DEAR BRUCE: My mother is 83 years old and is $20,000 in debt. She raised us as a single parent and couldn’t buy property or save a lot of money. She lives solely on Social Security, and I help her out by making payments to some of her creditors. She’s afraid to have her credit affected, so I’ve been helping her out in this way.
My brother thinks I am throwing away my money. He claims that at her age, there’s nothing they can do to her, and so it doesn’t make any difference now. — Reader, via email
DEAR READER: Your brother is correct. There’s little, if anything, that creditors can do to your mother. If you and your brother did not sign for her credit card, the debt realistically goes away with her when she dies. In other words, the creditor is stuck.
Your mother is concerned about her credit. I would assume that she is at her max or that she is still using the card and making minimum payments. Maybe she is making the minimum payments so she can continue to borrow money. The morality of that is another question.
DEAR BRUCE: I would like to purchase an established business, a retail pharmacy that has no competition at the moment and is in a rural area. The seller is asking $700,000. How would I go about financing it? — S.P., via email
DEAR S.P.: You’ve asked a very involved question in just a few lines. The purchase of a small business is generally financed through the seller. The seller is not going to be enthusiastic about that, but he or she is going to find out sooner or later that the kinds of people who want to buy small businesses rarely have big bucks at their disposal. Sit down with the seller and ask how much of the paper he can carry.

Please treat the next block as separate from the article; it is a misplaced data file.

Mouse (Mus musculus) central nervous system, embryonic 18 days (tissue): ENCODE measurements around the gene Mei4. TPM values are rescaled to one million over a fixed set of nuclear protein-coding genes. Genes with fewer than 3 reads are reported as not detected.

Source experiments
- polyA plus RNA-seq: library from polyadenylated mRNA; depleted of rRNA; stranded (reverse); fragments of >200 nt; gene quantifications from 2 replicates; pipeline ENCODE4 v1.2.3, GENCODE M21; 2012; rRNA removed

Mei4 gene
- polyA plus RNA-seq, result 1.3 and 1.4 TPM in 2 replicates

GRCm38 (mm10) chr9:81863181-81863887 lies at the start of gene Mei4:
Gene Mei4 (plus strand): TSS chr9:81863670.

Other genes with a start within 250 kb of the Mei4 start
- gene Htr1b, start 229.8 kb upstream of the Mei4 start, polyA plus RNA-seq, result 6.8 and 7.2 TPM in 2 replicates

If you have good credit, you might consider talking to a bank. There are also other lenders who specialize in financing businesses, although the finance costs are going to be significantly higher than a bank would charge.
If you have substantial equity in a home, a second mortgage (home equity loan) may be another way to go. If you don’t have any cash of your own, that is likely going to be a problem.
If you are married, can you live solely on the income of your spouse? If so, you would not need to take a paycheck from this new venture, which might shorten the finance period and make it more favorable in terms of a loan.
DEAR BRUCE: What is the best approach to paying for college when one hasn’t been preparing financially? We have the ability to make monthly payments and have outstanding credit, which means we will be able to borrow. — P.R., via email
DEAR P.R.: First of all, you could investigate a PLUS loan, which is a parents’ loan for undergraduate students. The good thing is these loans are not hard to find; the bad thing is you must start to repay the loan immediately; repayment is not postponed until students graduate.
Another thing to consider is where your student will be going to school. If you cannot handle the huge tuitions that some schools charge, you may want to consider sending your student to a community college, if one is available. Your student could live at home for two years and then get into a good school for the last two years. If you have a home, you could certainly get a home equity loan to help if your credit is as good as you state.
In my opinion, kids should contribute to their education. Not only is it financially helpful, but from the standpoint of building character, it’s unbeatable.
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